I'd like to give a big thanks to everyone for their kind words regarding the Jelly Roll Morton posts. Unfortunately, I do not have the PDF file that accompanies the set. If anyone buys the actual product or receives the expensive thing for a birthday gift, feel free to scan the PDF file. There are some things that one feels inclined to purchase despite having downloaded the audio in its entirety, and this is one of them.
I want to give a special thanks to Olde Edo for the exhaustive track listings that he provided us. I'm just curious if any of the songs were improperly labeled, Olde.
I'd like to take this time to urge you all to take a look at Elijah Wald's Escaping the Delta: Robert Johnson and the Invention of the Blues. It's a fantastic book that takes a much-needed second look at what the word Blues actually means. The entire book revolves around how African Americans' taste in Blues and what they perceived to be Blues during the golden age of recording is totally different from how whites subsequently defined the music. The majority of black Blues fans and musicians seemed to view Blues not as a primal cry expressing great sorrow, but as a modern popular music that was deeply associated with escaping conditions in the South and the promise of moving to cities like Chicago and St. Louis and driving nice cars. Wald also says- get this- that there's no more of a reason to think that Ma Rainey and the Classic Blues singers' music came from guys like Garfield Akers, Son House, Texas Alexander, etc., than there is to think that the countrified Blues players borrowed heavily from the Blues queens because their performances and subsequent records were received so well. Mr. Wald also states that what we hear on the records of the masters from the '20s and '30s is an incomplete picture of their repertoire. He says that record companies demanded 12-bar Blues songs from black musicians who were equally adept at playing waltzes, Pop songs, Hillbilly, Polish folk songs, etc. Wald even makes a claim that it's quite possible that the 12-bar Blues developed in New Orleans, a gigantic port city which exerted a great influence upon every place from Florida to St. Louis. Perhaps Mr. Morton would be happy to hear me say this. On another note, we have a book called Devil at the Confluence which asserts that Blues developed in St. Louis and not in Mississippi, and we have information from Youtube phenom Little Brother Blues that Curley Weaver's daughter said her grandfather was playing "No No Blues" in the 1880s! This would lead us to Nobody Knows Where the Blues Come From, a book I'm strongly looking forward to reading.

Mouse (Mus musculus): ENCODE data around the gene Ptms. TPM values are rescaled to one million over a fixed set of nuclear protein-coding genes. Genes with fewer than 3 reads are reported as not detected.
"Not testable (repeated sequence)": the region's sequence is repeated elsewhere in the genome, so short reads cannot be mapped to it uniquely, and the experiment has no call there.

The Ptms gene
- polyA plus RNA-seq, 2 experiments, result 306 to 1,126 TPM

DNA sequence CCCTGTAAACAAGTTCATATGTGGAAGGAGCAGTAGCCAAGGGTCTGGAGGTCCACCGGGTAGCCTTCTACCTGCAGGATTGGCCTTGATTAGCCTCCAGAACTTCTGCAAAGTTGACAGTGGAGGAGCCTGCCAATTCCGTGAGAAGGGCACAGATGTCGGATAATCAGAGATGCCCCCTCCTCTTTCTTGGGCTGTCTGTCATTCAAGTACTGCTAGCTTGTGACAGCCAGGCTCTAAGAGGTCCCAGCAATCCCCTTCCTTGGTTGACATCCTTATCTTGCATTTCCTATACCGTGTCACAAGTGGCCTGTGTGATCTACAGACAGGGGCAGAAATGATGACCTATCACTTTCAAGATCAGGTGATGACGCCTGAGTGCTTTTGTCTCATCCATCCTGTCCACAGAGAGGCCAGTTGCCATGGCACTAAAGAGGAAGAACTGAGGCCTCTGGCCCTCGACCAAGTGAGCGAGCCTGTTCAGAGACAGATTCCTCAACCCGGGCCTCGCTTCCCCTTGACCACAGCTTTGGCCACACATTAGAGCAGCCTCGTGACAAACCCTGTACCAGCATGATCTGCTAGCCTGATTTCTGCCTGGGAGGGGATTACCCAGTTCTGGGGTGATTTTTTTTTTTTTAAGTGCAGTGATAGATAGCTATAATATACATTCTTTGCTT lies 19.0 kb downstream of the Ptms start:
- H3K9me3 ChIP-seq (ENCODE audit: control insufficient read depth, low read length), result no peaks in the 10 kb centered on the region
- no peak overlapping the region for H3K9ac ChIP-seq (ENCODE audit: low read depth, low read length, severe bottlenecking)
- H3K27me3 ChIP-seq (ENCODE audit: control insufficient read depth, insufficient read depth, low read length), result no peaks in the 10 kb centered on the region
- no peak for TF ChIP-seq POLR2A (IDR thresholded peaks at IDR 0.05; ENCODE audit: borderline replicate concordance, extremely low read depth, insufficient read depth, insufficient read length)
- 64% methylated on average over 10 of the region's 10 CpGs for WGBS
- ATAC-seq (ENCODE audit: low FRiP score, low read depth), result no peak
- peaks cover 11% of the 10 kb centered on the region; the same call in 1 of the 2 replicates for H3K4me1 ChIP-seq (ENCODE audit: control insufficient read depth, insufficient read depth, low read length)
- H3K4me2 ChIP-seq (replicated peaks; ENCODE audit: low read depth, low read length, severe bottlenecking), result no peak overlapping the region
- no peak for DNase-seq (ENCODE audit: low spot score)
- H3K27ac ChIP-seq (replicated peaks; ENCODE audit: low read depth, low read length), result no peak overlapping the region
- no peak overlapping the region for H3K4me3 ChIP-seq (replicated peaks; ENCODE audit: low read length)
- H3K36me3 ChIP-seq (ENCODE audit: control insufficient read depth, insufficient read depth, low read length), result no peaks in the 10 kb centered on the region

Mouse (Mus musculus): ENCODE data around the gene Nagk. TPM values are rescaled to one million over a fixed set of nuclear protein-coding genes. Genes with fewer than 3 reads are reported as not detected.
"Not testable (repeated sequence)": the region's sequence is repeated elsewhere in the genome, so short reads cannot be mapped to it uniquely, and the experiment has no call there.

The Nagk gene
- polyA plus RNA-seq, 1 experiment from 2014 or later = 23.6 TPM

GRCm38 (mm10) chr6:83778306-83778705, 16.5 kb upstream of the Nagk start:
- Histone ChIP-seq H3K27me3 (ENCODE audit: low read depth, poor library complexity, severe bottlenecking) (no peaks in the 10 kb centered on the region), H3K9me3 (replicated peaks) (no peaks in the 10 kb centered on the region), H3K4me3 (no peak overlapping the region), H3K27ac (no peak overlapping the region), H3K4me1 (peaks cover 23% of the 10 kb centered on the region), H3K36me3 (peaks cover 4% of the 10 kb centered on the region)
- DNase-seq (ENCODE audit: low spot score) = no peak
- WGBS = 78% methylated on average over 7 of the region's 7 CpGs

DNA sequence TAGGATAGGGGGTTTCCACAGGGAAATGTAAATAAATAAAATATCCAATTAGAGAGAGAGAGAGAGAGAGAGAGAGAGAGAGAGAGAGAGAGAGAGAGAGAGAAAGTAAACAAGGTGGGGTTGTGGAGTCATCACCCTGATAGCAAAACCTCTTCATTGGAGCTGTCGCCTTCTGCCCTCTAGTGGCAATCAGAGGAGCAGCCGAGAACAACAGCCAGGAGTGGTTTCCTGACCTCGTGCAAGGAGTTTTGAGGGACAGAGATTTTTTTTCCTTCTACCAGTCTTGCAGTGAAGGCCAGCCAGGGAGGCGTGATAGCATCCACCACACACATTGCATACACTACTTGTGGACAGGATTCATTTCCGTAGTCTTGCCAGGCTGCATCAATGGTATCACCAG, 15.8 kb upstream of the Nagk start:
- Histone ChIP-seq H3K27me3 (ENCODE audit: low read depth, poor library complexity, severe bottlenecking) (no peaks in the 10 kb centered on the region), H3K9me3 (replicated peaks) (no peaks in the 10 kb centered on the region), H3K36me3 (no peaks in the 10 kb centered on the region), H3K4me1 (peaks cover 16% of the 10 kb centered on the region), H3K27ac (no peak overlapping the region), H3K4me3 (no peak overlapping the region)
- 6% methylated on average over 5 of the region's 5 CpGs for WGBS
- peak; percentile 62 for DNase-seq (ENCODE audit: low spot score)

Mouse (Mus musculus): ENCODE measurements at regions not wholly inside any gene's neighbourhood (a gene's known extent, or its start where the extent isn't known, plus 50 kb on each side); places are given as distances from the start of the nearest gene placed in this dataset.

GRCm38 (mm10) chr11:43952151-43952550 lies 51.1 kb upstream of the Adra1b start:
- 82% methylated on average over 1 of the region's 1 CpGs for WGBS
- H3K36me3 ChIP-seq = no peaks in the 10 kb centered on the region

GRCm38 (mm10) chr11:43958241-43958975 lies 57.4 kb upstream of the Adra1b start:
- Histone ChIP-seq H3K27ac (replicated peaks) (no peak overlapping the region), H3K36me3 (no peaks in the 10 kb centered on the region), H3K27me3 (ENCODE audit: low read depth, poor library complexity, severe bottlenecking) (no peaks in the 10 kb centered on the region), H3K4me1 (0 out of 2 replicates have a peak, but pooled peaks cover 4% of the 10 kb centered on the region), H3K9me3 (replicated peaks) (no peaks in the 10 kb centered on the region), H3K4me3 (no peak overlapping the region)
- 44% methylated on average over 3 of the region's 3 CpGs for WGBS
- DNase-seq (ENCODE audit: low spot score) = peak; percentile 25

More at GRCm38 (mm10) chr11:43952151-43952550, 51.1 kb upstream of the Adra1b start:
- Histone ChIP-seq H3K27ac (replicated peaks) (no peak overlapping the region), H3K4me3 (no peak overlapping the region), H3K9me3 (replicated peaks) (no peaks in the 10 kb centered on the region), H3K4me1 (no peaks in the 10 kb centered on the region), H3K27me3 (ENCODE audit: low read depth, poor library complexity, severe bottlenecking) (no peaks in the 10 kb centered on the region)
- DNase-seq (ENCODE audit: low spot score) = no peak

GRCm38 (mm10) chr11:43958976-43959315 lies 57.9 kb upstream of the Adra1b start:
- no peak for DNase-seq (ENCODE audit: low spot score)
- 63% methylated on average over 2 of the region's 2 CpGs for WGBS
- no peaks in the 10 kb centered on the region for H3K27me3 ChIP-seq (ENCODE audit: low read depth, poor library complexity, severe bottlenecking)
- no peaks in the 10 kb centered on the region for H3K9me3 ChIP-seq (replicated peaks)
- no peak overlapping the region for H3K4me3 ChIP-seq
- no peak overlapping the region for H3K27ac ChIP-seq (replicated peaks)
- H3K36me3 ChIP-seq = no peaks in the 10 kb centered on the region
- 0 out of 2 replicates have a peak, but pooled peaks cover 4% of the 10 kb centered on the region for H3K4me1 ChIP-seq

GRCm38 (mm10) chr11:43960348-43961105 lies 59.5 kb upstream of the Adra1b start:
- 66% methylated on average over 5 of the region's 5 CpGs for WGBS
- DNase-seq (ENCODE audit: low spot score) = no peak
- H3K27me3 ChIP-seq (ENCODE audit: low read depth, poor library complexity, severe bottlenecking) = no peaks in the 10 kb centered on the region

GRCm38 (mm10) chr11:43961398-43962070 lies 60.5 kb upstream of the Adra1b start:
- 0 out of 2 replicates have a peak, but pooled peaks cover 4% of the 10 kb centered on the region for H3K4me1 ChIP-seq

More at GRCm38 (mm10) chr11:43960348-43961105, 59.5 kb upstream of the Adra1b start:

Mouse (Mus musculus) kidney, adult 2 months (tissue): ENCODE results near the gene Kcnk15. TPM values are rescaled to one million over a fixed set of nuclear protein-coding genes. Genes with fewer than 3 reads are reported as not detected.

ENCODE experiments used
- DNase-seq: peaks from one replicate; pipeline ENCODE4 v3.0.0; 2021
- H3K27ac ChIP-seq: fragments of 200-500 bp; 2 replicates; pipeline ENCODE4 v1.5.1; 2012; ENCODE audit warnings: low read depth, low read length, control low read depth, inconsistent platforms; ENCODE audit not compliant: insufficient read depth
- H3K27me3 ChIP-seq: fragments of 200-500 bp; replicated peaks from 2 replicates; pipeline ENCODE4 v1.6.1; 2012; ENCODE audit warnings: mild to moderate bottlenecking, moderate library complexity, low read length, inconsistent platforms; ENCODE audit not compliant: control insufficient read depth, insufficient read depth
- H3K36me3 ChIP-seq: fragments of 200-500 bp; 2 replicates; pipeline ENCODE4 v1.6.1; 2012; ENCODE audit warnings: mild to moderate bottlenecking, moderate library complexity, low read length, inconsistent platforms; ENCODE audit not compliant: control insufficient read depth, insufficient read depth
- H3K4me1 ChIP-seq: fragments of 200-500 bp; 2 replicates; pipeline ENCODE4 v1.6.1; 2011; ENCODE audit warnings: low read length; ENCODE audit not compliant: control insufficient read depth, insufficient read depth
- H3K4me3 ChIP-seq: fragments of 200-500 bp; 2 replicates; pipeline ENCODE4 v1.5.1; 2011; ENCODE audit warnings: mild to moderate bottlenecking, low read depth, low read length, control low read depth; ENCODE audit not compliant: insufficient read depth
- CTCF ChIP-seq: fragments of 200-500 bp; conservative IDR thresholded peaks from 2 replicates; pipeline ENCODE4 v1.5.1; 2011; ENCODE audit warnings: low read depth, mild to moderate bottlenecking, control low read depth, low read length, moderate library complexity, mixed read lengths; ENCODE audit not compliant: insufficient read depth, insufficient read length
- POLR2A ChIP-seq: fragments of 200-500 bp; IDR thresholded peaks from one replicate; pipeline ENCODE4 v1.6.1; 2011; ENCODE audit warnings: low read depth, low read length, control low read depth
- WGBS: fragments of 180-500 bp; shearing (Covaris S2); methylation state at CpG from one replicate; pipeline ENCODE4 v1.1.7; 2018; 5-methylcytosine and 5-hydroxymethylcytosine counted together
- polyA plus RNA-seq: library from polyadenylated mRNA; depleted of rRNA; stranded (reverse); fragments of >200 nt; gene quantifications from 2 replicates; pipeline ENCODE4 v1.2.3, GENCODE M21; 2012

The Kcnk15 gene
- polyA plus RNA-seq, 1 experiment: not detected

So, what are your thoughts on this?
Cotton Crop Blues
23 hours ago